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Man at centre of French family's battle over life support dies
Vincent Lambert died days after removal of nutrition and hydration tubes, relatives say
Vincent Lambert was involved in a near-fatal car crash in 2008 that left him a quadriplegic with severe brain damage, which doctors had long said was irreversible. Photograph: AFP/Getty Images
Vincent Lambert, the man at the centre of a row over right-to-die legislation in France, died in hospital on Thursday more than a week after doctors removed his hydration and nutrition tubes, his family told Agence France-Presse.
"Vincent died at 8.24an (06.24 GMT) this morning," Lambert's nephew Francois said.
Lambert, 42, was involved in a near-fatal car crash in 2008 that left him a quadriplegic with severe brain damage, which doctors had long said was irreversible.
Left in a vegetative state, the question of whether to continue keeping him alive artificially divided his family and the nation.
Doctors at a hospital in the northern city of Reims began removing the tubes on 2 July while keeping Lambert heavily sedated after a protracted legal battle that has raged in the highest courts in France and Europe.
The case rekindled a charged debate over France's right-to-die laws, which allow so-called "passive" euthanasia for severely ill or injured patients who are being kept alive artificially with no chance of recovery.
In May, even Pope Francis got involved, tweeting that it was necessary to "always safeguard life, God's gift, from its beginning until its natural end".
Lambert's wife, Rachel, who is his legal guardian under French law, had said her husband made clear even before his accident that he would not want to be kept alive artificially, though this was never put in writing.
Multiple medical assessments ordered by the courts over the years found that the former psychiatric nurse, who was poised to become a father shortly before his accident, had no chance of recovering.
But his parents, devout Catholics who between them have nine children, had over the years successfully challenged five different attempts by doctors to halt his life-support.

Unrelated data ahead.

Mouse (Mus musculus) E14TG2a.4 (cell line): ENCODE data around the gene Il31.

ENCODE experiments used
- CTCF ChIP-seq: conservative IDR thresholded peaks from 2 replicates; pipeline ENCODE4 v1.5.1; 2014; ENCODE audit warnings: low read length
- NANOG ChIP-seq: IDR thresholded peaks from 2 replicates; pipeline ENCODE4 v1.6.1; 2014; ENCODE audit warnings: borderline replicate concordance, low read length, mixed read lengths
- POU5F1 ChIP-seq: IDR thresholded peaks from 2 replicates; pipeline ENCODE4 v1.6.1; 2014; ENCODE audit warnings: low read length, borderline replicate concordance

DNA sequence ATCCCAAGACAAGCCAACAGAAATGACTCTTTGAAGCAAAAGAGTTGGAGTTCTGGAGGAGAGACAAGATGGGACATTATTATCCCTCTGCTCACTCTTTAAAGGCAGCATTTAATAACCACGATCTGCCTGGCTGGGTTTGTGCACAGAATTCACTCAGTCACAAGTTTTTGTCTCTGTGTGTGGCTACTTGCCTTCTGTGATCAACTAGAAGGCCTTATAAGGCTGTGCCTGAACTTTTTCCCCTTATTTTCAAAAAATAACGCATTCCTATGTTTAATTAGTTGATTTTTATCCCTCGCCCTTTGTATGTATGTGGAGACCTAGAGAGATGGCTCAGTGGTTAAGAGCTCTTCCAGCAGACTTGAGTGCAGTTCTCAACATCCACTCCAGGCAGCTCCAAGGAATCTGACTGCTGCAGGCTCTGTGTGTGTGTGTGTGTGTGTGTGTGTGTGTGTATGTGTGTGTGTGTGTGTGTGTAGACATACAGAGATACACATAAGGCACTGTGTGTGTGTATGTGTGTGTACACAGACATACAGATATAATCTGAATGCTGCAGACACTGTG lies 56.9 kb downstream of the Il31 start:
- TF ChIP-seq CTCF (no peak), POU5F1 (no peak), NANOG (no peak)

The last time they tried to do so was in May, but it was quickly overturned by a Paris appeals court.
That ruling was then taken to France's top appeals court, which on 28 June said doctors could legally end Lambert's life support in what was hailed as a definitive final judgment by lawyers for his wife.
With their efforts spurned by the highest courts in France as well as by the European court of human rights, his parents threatened to file charges of "murder" when their son died.
On 1 July, Lambert's mother, Viviane, turned to the UN human rights council in Geneva in a last-ditch plea for help.
"Without your intervention, my son, Vincent Lambert, will be euthanised because of his mental handicap," she said. "He is in a state of minimal consciousness but he is not a vegetable."
But by Monday, the couple had accepted that the death of their son was now "unavoidable".
"We have nowhere else to turn and now it's too late. Vincent is dying," they said in a statement through their lawyers sent to AFP,adding that his condition was now "medically irreversible".
In early May, the UN committee on the rights of persons with disabilities (CRPD) also asked France to keep Lambert alive while it conducted its own investigation into his fate, but the government said it was not legally bound to abide by the CRPD request.